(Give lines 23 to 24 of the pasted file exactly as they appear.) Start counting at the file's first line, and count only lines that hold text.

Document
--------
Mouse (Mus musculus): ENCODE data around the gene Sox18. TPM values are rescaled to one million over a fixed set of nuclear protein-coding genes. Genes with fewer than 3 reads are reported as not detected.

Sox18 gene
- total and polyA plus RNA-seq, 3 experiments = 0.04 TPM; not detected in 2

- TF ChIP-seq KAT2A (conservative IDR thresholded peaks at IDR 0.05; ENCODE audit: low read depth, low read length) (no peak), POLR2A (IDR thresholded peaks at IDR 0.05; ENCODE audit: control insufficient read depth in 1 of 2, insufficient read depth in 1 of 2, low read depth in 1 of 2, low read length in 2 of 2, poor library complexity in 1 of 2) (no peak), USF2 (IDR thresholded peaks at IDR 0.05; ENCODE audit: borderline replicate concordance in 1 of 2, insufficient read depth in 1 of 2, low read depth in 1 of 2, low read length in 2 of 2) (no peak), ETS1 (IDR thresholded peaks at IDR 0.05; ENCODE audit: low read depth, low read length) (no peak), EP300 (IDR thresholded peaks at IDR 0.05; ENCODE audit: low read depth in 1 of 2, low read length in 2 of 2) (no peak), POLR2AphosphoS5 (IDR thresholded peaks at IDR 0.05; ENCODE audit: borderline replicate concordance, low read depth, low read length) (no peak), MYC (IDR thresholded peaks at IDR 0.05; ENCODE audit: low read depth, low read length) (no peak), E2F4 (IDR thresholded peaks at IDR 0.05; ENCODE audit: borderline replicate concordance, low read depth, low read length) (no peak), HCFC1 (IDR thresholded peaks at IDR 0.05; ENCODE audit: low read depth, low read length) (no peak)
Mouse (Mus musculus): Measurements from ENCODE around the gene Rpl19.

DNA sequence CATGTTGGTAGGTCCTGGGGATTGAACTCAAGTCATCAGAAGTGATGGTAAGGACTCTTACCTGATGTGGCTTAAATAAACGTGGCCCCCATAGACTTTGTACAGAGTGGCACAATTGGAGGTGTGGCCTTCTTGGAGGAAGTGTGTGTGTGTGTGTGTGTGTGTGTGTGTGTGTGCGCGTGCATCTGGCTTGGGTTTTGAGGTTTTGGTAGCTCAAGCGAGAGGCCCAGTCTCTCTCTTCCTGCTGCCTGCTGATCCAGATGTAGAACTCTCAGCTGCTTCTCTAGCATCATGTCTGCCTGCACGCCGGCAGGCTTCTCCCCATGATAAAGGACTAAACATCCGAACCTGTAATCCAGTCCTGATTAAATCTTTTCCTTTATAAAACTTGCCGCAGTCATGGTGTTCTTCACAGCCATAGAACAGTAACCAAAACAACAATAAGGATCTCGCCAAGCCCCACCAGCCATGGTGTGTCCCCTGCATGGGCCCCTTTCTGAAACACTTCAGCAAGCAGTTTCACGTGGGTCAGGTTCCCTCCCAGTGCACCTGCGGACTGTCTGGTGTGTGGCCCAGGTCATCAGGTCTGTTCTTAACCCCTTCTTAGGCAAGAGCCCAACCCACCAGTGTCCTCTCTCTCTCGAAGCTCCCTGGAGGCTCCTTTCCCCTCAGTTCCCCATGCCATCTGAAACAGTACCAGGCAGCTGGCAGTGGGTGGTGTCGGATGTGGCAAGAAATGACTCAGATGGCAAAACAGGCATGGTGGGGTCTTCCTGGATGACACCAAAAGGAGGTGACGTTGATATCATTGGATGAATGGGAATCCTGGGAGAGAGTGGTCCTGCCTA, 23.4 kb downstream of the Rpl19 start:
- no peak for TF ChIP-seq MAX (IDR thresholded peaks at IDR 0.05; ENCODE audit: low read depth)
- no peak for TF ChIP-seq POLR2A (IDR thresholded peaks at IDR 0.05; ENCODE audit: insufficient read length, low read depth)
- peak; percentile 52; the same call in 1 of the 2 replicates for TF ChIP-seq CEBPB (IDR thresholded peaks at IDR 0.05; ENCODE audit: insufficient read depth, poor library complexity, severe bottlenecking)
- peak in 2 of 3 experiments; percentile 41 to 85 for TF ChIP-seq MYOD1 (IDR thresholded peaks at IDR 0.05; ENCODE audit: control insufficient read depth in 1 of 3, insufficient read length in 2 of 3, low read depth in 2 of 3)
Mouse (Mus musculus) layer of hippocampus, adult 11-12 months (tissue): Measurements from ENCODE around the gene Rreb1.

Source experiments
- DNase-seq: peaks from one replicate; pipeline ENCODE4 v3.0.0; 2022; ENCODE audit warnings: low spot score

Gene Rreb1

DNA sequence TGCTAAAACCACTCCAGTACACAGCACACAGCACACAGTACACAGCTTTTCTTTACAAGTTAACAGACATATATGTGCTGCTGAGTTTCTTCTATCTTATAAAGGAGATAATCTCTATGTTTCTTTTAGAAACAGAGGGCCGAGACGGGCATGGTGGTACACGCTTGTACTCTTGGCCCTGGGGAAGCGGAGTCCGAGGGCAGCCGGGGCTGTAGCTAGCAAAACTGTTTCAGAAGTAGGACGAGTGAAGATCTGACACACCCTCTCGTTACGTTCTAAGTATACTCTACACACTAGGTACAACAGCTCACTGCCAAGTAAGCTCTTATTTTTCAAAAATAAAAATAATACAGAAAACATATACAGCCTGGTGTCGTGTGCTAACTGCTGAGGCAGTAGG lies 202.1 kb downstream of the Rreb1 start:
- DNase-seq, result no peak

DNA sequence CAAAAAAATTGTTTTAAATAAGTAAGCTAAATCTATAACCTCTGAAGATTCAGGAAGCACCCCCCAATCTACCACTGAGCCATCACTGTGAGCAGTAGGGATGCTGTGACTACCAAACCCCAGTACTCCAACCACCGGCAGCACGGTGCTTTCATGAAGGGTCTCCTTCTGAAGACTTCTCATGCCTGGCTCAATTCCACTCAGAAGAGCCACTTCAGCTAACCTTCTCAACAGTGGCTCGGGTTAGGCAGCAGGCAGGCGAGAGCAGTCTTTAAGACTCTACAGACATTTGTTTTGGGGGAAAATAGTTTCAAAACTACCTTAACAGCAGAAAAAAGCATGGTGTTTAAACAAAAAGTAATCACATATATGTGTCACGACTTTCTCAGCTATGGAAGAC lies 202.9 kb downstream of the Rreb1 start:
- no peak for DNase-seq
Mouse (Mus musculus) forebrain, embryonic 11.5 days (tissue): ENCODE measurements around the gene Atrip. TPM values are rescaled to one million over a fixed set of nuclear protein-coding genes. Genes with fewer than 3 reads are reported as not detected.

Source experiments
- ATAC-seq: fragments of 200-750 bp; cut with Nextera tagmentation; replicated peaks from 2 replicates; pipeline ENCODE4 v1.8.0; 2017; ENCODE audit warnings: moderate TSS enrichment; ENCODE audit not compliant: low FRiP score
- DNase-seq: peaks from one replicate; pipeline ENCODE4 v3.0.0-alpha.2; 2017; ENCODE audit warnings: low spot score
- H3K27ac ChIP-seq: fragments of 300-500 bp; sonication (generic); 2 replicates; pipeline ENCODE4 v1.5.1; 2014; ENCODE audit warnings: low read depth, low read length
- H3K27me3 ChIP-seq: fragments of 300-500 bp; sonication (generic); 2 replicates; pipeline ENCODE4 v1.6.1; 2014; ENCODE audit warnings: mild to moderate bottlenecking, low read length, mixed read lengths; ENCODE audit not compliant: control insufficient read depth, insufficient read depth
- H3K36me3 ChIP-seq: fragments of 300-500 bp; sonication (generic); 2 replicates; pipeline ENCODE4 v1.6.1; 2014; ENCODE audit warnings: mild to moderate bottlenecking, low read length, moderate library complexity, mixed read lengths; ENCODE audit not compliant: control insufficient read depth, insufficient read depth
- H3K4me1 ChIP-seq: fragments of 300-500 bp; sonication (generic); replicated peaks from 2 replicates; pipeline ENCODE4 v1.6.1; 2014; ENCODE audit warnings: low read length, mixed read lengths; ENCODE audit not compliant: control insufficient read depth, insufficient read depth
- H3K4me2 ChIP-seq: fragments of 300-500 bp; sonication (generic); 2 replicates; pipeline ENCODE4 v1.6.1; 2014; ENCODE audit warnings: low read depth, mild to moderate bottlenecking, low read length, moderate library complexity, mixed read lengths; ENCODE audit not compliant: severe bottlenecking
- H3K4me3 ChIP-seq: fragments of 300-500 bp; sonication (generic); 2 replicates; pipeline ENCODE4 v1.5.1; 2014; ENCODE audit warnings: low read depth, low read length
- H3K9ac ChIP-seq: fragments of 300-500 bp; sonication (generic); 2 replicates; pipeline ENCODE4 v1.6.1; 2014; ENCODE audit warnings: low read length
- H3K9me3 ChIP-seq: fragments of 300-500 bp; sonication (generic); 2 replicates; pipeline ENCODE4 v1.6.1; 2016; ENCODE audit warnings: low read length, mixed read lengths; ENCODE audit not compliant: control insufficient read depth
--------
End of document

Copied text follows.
- H3K27ac ChIP-seq: fragments of 300-500 bp; sonication (generic); 2 replicates; pipeline ENCODE4 v1.5.1; 2014; ENCODE audit warnings: low read depth, low read length
- H3K27me3 ChIP-seq: fragments of 300-500 bp; sonication (generic); 2 replicates; pipeline ENCODE4 v1.6.1; 2014; ENCODE audit warnings: mild to moderate bottlenecking, low read length, mixed read lengths; ENCODE audit not compliant: control insufficient read depth, insufficient read depth